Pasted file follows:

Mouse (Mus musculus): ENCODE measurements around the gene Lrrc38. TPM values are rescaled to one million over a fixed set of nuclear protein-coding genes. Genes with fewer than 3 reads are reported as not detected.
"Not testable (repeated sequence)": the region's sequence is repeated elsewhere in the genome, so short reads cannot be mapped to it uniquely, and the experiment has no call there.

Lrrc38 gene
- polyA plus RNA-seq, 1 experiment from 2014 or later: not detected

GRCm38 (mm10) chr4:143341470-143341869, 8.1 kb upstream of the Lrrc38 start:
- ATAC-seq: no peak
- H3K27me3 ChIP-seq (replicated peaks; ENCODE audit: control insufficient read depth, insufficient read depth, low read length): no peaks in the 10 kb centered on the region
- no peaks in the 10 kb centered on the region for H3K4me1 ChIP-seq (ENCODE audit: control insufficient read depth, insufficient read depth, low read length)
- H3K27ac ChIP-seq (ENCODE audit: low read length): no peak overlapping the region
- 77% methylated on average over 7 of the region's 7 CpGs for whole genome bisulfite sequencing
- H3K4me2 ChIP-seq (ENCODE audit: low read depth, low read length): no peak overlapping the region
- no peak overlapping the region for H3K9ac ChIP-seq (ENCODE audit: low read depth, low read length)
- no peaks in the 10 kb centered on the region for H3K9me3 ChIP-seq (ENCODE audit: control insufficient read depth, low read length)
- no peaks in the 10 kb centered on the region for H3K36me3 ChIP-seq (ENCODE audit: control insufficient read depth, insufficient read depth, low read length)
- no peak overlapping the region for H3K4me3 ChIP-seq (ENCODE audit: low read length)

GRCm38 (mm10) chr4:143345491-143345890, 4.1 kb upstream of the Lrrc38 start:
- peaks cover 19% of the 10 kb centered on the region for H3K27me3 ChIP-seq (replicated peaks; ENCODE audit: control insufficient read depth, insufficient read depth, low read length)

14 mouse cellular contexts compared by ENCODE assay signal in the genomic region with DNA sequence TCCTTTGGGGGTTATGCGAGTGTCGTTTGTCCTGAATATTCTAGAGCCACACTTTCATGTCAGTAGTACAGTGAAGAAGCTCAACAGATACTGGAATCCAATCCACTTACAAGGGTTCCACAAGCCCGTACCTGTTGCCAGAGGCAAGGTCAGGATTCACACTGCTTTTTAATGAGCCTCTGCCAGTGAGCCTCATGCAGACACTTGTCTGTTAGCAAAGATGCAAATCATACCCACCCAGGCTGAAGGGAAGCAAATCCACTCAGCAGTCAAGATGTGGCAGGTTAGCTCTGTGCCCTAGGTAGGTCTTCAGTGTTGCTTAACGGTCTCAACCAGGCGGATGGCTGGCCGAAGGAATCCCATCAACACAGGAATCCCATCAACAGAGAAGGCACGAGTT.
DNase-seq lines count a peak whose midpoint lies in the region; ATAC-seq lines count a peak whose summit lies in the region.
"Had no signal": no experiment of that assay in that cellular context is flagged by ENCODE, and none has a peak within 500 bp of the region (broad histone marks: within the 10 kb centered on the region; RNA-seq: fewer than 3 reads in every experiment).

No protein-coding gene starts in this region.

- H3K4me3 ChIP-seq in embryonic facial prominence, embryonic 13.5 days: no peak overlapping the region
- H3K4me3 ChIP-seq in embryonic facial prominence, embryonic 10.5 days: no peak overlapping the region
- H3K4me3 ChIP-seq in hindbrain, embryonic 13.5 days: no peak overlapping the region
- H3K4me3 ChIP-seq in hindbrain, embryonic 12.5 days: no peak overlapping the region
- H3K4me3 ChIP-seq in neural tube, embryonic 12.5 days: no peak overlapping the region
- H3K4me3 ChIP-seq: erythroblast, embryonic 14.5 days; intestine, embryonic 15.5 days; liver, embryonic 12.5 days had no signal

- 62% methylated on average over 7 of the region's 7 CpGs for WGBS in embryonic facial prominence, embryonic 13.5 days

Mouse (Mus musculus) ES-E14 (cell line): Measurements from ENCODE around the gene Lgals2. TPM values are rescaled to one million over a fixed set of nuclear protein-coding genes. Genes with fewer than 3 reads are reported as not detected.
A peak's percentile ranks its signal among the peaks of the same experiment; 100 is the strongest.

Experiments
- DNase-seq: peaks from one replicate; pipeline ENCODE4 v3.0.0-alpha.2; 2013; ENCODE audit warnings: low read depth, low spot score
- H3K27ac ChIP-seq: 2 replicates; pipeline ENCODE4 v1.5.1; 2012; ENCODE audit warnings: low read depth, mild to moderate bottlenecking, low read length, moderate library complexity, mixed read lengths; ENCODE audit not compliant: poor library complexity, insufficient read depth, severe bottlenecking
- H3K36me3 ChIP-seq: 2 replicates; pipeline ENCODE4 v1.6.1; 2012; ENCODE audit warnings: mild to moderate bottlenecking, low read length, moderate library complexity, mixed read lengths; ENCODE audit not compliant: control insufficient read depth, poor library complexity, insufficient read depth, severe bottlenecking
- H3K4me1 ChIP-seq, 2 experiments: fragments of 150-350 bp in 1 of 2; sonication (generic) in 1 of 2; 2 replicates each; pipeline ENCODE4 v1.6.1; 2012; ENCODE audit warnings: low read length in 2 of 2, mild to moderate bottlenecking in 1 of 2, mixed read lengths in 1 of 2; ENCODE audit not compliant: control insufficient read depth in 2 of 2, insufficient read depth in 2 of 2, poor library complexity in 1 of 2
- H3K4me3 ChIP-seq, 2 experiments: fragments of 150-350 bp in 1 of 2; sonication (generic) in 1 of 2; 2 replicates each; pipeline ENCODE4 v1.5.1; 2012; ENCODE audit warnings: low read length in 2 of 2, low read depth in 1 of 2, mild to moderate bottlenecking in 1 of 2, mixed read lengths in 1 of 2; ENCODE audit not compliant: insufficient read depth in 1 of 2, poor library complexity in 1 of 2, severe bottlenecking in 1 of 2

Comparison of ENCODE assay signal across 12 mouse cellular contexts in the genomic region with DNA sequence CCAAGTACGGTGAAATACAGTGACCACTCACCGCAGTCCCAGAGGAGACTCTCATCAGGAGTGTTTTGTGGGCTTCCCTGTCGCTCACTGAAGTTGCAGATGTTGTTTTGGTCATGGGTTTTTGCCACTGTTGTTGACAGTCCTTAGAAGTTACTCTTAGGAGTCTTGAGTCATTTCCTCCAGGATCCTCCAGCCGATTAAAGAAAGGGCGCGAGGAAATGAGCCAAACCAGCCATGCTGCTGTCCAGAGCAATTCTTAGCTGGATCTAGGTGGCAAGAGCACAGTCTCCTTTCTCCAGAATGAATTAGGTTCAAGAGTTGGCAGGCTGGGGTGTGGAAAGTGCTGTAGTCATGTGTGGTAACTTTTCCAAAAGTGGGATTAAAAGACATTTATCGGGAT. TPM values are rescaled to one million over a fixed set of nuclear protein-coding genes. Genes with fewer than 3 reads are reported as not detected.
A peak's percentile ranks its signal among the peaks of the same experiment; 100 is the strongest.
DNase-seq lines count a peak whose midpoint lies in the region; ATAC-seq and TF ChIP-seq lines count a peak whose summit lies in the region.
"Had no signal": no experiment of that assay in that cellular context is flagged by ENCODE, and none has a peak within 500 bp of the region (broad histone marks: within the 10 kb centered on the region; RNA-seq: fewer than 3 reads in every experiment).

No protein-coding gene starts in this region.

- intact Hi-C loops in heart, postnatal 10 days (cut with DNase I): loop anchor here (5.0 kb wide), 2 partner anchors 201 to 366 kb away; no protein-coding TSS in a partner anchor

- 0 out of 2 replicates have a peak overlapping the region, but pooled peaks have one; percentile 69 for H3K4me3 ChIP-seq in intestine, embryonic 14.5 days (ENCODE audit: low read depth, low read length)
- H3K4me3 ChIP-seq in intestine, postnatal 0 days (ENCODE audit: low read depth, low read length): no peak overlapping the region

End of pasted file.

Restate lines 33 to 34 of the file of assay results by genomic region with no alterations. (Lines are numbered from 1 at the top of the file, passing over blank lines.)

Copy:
- H3K27ac ChIP-seq: 2 replicates; pipeline ENCODE4 v1.5.1; 2012; ENCODE audit warnings: low read depth, mild to moderate bottlenecking, low read length, moderate library complexity, mixed read lengths; ENCODE audit not compliant: poor library complexity, insufficient read depth, severe bottlenecking
- H3K36me3 ChIP-seq: 2 replicates; pipeline ENCODE4 v1.6.1; 2012; ENCODE audit warnings: mild to moderate bottlenecking, low read length, moderate library complexity, mixed read lengths; ENCODE audit not compliant: control insufficient read depth, poor library complexity, insufficient read depth, severe bottlenecking